African American Frontiers: Slave Narratives and Oral Histories

by Alan B. Govenar

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About

Published: Santa Barbara, California and Oxford, England: ABC-CLIO, 2000
Details: Library Binding; 551 pages; 1.47” x 10.35” x 7.33”

 

Reviews

From Booklist
When studying the experiences of people caught up in the Americas' slave trade, researchers have traditionally focused on the human and social conditions as set down in the slaves' personal narratives or on the literary genre that developed from the documentation of their experiences. Approaching this large collection of historical material from a different perspective, Govenar "explores the frontier as both place and idea, specifically as it relates to African Americans." As he points out in the introduction to this volume, for the indentured servants and slaves transported from Africa to the New World, "the possibility of freedom represented the first frontier."

The informative introduction provides a historical overview of the origins, practice, and progress of slavery in the Americas. Geographical frontiers surface in the details concerning the movement of slaves across the states. Maps giving the percentages of slaves and numbers of freed blacks in the population, state by state, over a 200-year period beginning with the late 1700s, provide not only a source of relevant statistics but also a visual time line. The social, economic, and cultural frontiers that developed as runaway and freed slaves migrated west and north seeking opportunities for a new life emerge in the accounts of their life experiences. These accounts are contained in two narrative sections following the introduction. The first section is composed of 15 significant slave narratives, including those of William and Ellen Craft, Olaudah Equinao, and Harriet Tubman. Most of these narratives have been published elsewhere in collections such as The Civitas Anthology of African Slave Narratives (1999), which examines slave narratives as the foundation of the African American literary tradition. The second section contains seven Works Progress Administration narratives from the Federal Writers' Project of the late 1930s.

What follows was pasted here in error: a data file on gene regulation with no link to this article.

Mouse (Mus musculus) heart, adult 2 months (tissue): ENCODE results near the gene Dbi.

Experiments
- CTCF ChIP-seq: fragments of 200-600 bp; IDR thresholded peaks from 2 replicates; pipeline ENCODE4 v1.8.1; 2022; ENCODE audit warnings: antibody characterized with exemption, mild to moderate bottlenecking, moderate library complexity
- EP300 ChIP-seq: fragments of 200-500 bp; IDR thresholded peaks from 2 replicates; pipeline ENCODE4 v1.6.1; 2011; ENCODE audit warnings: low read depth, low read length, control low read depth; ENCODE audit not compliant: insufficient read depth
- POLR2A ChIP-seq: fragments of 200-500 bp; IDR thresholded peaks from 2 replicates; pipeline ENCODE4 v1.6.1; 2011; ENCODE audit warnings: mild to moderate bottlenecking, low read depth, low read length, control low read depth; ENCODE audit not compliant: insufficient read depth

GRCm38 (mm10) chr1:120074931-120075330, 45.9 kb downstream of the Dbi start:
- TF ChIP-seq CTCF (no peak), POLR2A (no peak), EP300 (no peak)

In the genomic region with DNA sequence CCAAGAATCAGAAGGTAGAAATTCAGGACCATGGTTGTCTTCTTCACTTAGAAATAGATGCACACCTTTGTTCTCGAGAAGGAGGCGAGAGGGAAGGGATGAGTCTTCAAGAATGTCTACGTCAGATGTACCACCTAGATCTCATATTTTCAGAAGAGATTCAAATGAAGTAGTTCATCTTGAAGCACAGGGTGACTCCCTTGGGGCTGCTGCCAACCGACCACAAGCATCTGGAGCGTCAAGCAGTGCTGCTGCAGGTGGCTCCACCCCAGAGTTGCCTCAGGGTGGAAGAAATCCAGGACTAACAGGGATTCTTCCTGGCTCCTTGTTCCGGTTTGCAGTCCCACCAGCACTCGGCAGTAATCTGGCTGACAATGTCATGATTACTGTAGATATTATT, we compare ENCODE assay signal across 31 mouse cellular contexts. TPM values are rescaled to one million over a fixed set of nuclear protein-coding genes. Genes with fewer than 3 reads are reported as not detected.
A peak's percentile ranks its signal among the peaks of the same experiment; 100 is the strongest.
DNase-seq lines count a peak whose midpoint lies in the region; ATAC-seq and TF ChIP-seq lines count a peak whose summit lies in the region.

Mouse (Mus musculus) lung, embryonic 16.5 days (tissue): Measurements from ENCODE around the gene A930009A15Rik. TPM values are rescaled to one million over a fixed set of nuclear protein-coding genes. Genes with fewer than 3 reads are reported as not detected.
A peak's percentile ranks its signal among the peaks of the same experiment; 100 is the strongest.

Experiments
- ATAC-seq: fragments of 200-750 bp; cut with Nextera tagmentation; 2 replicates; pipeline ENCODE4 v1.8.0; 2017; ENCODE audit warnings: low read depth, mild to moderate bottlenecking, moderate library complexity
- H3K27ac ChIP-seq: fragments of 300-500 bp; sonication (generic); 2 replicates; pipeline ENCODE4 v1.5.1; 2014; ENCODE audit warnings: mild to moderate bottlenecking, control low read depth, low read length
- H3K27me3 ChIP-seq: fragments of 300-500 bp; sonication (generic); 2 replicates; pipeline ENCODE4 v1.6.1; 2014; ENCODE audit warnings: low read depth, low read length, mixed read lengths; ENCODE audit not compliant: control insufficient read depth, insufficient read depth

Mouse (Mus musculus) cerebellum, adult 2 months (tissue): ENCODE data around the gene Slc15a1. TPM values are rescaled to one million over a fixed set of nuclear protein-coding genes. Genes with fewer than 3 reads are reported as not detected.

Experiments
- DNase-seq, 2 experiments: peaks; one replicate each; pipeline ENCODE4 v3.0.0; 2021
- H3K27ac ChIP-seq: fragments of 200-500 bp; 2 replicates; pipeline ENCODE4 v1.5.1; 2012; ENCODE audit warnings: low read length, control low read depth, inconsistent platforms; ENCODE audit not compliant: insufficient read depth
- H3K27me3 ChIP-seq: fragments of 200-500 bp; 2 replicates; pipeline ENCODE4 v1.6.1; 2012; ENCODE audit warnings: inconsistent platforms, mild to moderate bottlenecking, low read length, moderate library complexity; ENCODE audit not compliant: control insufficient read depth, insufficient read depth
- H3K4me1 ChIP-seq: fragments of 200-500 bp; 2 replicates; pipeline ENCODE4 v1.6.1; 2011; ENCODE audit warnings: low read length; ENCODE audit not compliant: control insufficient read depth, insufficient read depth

A third section contains 47 fairly extensive oral histories that Govenar either collected through interviews he conducted or edited from existing materials found in archives. These more recent accounts provide details of life experiences from the nineteenth and twentieth centuries and provide a bridge to the present day. A list of contributors of the oral histories gives the occupation or career of each person, including college president, physician, U.S. Air Force colonel, civil-rights activist, minister, cowboy, and more. They further illustrate the array of frontiers encountered and crossed by African Americans.

Each narrative or oral history begins with biographical and background details, and many include photographs or other illustrations. Two bibliographies, one of individually published slave narratives and another of secondary sources, provide further material for researchers. Public, community-college, and high-school libraries should find this reference tool a valuable addition to their collections. RBB
Copyright © American Library Association. All rights reserved

From School Library Journal
Gr 9 Up-Using carefully selected, authentic oral transcriptions, this work successfully portrays what life was like for African Americans from slavery through emancipation and into the 20th century. Govenar includes 67 life stories that illustrate the diverse experiences of the men and women who sought a new life in the expanding West or who opened social and cultural opportunities. There are tales of migration from the Caribbean to St. Louis and from Texas to Los Angeles, as well as stories of success and achievement during the Harlem Renaissance. The primary-source material includes original slave narratives, WPA slave narratives, state historical-society archive documents, and interviews conducted by the author. The histories of such well-known individuals as Frederick Douglass, Harriet Tubman, and Jacob Lawrence are included along with those of a window dresser, civil-rights worker, and rodeo cowboy. This well-organized, attractive volume has a handsome typography and high-quality, black-and-white photographs and maps.
Janet Woodward, Garfield High School, Seattle, Washington
Copyright © 2001 Cahners Business Information, Inc.

From Library Journal May 2001
"...successfully portrays what life was like for African Americans from slavery through the emancipation and into the 20th century.”